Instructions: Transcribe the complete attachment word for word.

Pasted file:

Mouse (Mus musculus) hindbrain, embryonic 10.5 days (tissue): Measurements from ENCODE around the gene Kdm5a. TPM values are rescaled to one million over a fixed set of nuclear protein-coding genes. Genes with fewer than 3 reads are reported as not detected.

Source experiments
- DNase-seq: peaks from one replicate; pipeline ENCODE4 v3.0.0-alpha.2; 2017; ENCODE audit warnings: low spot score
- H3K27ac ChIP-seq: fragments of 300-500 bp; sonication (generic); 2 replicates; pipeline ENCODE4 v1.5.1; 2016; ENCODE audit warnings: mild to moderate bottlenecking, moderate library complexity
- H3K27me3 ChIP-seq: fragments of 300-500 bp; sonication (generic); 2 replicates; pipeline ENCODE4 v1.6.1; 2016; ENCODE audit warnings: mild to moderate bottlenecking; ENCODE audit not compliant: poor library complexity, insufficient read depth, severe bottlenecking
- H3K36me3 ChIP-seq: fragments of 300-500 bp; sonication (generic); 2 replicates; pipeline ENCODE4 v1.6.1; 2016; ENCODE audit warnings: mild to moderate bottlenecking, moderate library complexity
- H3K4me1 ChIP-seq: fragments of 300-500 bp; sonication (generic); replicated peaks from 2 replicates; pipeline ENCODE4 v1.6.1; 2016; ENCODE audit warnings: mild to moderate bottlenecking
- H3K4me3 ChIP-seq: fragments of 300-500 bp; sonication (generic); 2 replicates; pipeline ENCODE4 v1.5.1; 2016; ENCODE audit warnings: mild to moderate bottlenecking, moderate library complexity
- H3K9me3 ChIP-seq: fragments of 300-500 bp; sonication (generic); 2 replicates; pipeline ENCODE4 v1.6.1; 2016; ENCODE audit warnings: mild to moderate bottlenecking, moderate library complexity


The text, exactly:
Mouse (Mus musculus) hindbrain, embryonic 10.5 days (tissue): Measurements from ENCODE around the gene Kdm5a. TPM values are rescaled to one million over a fixed set of nuclear protein-coding genes. Genes with fewer than 3 reads are reported as not detected.

Source experiments
- DNase-seq: peaks from one replicate; pipeline ENCODE4 v3.0.0-alpha.2; 2017; ENCODE audit warnings: low spot score
- H3K27ac ChIP-seq: fragments of 300-500 bp; sonication (generic); 2 replicates; pipeline ENCODE4 v1.5.1; 2016; ENCODE audit warnings: mild to moderate bottlenecking, moderate library complexity
- H3K27me3 ChIP-seq: fragments of 300-500 bp; sonication (generic); 2 replicates; pipeline ENCODE4 v1.6.1; 2016; ENCODE audit warnings: mild to moderate bottlenecking; ENCODE audit not compliant: poor library complexity, insufficient read depth, severe bottlenecking
- H3K36me3 ChIP-seq: fragments of 300-500 bp; sonication (generic); 2 replicates; pipeline ENCODE4 v1.6.1; 2016; ENCODE audit warnings: mild to moderate bottlenecking, moderate library complexity
- H3K4me1 ChIP-seq: fragments of 300-500 bp; sonication (generic); replicated peaks from 2 replicates; pipeline ENCODE4 v1.6.1; 2016; ENCODE audit warnings: mild to moderate bottlenecking
- H3K4me3 ChIP-seq: fragments of 300-500 bp; sonication (generic); 2 replicates; pipeline ENCODE4 v1.5.1; 2016; ENCODE audit warnings: mild to moderate bottlenecking, moderate library complexity
- H3K9me3 ChIP-seq: fragments of 300-500 bp; sonication (generic); 2 replicates; pipeline ENCODE4 v1.6.1; 2016; ENCODE audit warnings: mild to moderate bottlenecking, moderate library complexity